The Blitz - 14th November 1940
Kaga simpson
Peacehaven, East Sussex
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437 of 443  Sun 24th Oct 2021 12:41pm  
Member: Joined Sep 2014  Total posts:3409

I lost three very good schoolmates in Longford in the Blitz, I had known them all my life. Five days after the raid the council decided to evacuate a trainload of schoolchildren from the Foleshill and Longford area, Windmill Road School, Foleshill CofE School, the train to leave Foleshill Station, then Longford Station. I do not know how many turned up, I did not go.
The Blitz - 14th November 1940
Kaga simpson
Peacehaven, East Sussex
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438 of 443  Sun 14th Nov 2021 9:41am  
Member: Joined Sep 2014  Total posts:3409

Coventry Blitz. There was a great powerful moon over Coventry from the south-east, it lit up south Coventry streets like a great torch. The path-finder planes gave Smithford Street a miss, dropped hundreds of incendiary on the Burges and Hales Street etc. Smithford Street, no incendary, no fires, no fire appliance, no soot-blackened walls. Heavy bombers followed. Smithford Street, caught between powerful moonlight in the south and bright firelight in the north, was practically annihilated.
The Blitz - 14th November 1940
Helen F
Warrington
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439 of 443  Sun 14th Nov 2021 11:13am  
Moderator: Joined Mar 2013  Total posts:2855

Each street had a different mix of timber buildings and brick ones. Even the quality of the brickwork varied significantly. Hertford Street was all brick because it had been built most recently. Smithford Street and Fleet Street were a mix of newer buildings and older ones, often with brick fronts. It may be that some streets were deemed less vulnerable to incendiary bombs. Alternatively it may be that what flanked the roads were the main targets and those buildings required heavy bombers?
The Blitz - 14th November 1940
Kaga simpson
Peacehaven, East Sussex
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440 of 443  Sun 14th Nov 2021 1:33pm  
Member: Joined Sep 2014  Total posts:3409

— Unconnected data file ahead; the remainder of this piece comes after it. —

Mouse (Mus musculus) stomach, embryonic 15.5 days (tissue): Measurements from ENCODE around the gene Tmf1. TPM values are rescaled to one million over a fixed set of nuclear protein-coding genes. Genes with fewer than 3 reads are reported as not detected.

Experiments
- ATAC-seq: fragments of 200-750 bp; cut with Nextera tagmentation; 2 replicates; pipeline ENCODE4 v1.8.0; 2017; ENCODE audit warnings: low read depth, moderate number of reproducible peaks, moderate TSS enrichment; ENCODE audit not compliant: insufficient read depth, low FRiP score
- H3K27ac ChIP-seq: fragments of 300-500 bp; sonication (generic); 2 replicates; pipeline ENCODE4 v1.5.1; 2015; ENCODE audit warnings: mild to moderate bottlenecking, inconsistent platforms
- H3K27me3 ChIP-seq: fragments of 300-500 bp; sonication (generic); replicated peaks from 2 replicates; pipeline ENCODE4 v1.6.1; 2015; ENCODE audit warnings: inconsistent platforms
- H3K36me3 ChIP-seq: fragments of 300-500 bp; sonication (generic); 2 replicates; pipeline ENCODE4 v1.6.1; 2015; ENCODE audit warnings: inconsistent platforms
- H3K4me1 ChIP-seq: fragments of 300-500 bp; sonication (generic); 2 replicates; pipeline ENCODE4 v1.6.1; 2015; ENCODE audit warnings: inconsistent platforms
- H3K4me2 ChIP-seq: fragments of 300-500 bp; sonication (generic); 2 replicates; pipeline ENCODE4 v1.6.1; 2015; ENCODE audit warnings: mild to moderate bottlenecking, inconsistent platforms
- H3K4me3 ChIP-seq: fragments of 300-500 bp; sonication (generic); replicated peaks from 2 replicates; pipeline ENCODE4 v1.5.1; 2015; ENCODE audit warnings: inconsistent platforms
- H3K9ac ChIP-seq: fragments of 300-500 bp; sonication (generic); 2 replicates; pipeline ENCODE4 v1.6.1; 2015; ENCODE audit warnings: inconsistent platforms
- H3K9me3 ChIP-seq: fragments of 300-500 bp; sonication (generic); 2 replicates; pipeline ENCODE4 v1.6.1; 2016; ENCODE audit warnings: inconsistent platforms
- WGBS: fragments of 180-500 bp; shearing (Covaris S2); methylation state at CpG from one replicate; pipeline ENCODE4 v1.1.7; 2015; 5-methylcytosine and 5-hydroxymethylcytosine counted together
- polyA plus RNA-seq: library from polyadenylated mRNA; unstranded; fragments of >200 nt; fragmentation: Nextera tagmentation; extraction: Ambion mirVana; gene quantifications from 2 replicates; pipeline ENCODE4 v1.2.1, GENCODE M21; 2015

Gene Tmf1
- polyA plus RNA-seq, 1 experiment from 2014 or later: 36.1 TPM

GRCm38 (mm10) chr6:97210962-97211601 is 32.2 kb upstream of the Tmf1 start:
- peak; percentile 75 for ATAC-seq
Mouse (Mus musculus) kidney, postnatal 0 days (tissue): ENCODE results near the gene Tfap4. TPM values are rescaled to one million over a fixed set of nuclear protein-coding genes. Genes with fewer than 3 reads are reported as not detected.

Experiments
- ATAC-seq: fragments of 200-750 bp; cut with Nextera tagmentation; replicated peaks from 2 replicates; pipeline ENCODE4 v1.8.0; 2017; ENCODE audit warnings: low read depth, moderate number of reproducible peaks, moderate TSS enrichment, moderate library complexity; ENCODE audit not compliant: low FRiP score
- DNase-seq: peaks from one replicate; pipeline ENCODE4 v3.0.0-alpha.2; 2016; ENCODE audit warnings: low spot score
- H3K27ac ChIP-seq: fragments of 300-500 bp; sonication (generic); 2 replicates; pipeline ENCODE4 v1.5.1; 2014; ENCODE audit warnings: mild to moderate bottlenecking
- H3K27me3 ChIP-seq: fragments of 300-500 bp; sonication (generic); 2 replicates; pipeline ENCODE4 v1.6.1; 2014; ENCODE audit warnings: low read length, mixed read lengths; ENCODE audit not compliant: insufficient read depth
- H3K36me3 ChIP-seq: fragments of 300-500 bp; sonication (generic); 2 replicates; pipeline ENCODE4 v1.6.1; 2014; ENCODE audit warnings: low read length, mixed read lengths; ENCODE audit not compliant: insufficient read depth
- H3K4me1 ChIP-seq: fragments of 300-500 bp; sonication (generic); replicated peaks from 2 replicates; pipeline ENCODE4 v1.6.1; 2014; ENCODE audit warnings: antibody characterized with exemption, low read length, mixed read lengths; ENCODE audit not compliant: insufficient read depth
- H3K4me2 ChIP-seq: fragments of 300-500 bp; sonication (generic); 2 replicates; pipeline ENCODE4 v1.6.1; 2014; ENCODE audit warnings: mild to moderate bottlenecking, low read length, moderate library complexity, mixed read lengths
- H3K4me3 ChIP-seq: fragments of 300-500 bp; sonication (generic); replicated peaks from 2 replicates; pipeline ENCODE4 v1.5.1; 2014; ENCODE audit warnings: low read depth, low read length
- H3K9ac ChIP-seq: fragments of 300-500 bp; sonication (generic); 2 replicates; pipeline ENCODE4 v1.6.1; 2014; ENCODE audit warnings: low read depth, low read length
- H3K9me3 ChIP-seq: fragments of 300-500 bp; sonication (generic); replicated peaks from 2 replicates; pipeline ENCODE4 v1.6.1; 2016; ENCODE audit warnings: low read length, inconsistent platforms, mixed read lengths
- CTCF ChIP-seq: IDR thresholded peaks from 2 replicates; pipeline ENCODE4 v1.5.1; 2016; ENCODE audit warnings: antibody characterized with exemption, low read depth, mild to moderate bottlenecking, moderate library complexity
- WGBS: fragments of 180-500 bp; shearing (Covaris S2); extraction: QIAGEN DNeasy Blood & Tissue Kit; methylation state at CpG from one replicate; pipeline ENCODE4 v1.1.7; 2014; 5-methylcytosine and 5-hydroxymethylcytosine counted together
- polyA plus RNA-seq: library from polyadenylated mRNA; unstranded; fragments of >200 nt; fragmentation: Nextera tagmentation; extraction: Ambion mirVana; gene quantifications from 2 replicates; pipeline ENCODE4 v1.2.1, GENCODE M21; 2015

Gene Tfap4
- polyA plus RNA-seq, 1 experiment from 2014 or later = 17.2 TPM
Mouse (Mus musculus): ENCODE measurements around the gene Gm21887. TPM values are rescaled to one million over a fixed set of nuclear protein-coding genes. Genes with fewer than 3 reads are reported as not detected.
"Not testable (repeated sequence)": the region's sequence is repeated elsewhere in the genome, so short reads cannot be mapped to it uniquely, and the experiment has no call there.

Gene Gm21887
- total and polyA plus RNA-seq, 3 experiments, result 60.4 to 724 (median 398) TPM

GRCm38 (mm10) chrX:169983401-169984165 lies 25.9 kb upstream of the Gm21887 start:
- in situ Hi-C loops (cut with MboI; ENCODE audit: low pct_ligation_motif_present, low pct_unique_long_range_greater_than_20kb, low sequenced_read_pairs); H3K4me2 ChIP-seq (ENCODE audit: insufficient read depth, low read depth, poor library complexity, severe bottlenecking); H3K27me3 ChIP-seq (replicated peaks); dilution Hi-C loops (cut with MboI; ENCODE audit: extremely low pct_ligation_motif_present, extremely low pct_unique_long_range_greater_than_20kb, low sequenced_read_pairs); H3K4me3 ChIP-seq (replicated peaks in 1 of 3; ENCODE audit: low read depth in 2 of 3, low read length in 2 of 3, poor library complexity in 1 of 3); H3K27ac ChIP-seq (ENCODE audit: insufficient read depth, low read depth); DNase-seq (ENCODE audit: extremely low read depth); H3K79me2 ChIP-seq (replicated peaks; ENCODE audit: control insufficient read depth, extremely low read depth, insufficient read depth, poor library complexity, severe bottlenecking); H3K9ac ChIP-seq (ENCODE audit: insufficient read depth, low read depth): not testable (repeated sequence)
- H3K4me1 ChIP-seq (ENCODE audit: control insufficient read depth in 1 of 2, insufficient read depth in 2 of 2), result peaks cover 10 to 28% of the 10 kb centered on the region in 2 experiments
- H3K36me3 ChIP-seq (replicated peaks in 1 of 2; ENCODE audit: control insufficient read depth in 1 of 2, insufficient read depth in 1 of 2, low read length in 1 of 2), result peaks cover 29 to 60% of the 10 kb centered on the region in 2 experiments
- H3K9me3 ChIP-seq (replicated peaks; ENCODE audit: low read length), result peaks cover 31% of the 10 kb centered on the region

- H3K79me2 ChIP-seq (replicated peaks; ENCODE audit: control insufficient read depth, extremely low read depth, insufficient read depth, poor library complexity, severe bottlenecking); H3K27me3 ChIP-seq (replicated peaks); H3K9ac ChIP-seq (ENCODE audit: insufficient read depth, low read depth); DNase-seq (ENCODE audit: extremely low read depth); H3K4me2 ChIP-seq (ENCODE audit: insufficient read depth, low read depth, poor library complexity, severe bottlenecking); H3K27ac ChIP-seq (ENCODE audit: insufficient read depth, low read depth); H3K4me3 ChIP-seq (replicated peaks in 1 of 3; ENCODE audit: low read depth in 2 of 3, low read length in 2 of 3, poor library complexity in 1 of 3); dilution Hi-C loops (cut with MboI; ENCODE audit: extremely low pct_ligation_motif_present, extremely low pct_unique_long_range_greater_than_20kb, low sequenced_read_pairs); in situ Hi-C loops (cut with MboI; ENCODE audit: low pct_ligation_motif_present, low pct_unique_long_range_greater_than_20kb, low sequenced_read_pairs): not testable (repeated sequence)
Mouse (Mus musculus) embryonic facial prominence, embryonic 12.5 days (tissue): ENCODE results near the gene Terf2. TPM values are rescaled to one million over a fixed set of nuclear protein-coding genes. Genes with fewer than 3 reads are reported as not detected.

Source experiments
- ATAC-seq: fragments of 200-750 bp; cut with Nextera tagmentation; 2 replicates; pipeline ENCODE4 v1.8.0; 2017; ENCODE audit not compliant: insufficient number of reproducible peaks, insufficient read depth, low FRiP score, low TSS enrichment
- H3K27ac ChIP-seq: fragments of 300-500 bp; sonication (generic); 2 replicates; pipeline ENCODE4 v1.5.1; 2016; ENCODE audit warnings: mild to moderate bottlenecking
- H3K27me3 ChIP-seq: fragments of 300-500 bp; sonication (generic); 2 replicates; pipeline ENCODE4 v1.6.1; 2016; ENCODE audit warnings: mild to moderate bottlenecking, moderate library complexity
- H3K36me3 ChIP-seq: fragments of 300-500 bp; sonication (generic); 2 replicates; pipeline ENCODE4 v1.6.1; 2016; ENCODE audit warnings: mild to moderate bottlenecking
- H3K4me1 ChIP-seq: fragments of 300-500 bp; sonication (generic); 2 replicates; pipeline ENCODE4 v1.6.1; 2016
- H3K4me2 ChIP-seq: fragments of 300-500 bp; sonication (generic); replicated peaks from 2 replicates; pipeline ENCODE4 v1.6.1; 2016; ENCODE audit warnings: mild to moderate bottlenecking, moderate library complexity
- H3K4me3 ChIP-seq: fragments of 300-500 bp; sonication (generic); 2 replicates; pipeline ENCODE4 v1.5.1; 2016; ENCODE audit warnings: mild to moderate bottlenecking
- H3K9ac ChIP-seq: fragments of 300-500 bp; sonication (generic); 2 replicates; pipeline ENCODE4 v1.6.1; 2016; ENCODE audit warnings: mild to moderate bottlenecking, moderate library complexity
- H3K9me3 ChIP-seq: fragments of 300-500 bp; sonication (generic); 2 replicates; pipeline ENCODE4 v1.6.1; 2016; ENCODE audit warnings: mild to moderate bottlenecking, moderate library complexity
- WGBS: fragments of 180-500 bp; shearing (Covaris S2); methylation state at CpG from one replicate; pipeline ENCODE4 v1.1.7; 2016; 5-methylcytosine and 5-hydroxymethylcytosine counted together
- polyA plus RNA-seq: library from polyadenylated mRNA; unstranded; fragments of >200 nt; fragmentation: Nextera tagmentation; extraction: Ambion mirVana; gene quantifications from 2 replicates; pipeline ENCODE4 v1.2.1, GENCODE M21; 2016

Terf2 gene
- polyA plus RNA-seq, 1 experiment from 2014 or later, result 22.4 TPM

Smithford Street had no military targets, no factories, nothing that required even one bomb, yet it was the most bombed street in Coventry.
The Blitz - 14th November 1940
Helen F
Warrington
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441 of 443  Sun 14th Nov 2021 1:56pm  
Moderator: Joined Mar 2013  Total posts:2855

Military targets no, but there were big buildings in the area, including the print works to the south. Smithford Street had several new arcades and the big Co-op building. West Orchard, Cross Cheaping and Broadgate were decimated too.
The Blitz - 14th November 1940
3Spires
SW Leicestershire
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442 of 443  Sun 14th Nov 2021 4:32pm  
Member: Joined Apr 2018  Total posts:96

'Precision' bombing hadn't been invented yet. I guess any bombed city could nominate a "most bombed street" - certainly not unique to Coventry.
The Blitz - 14th November 1940
Kaga simpson
Peacehaven, East Sussex
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443 of 443  Mon 15th Nov 2021 12:03pm  
Member: Joined Sep 2014  Total posts:3409

3spires, The Luftwaffe had been bombing for a number of years, Spain and Poland. Coventry did not need precision bombing. There were many means of bombing, our own ‘Dam-busters’ used adaptation of stage lights, the old Wellington bombers used old type instruments. In the bombing, very few targets needed precision bombing. At the beginning of the war, blast damage was more important to both sides, the Germans used adapted petrol tanks, all sorts of things that could be adapted for war. In Coventry, Smithford Street was about the most lit street a bomber could find, without flares or incendaries, and to me that's why it got hit so much without the use of aid. So badly was it hit, next morning there was little need for any explosives to bring down damaged walls, etc.
The Blitz - 14th November 1940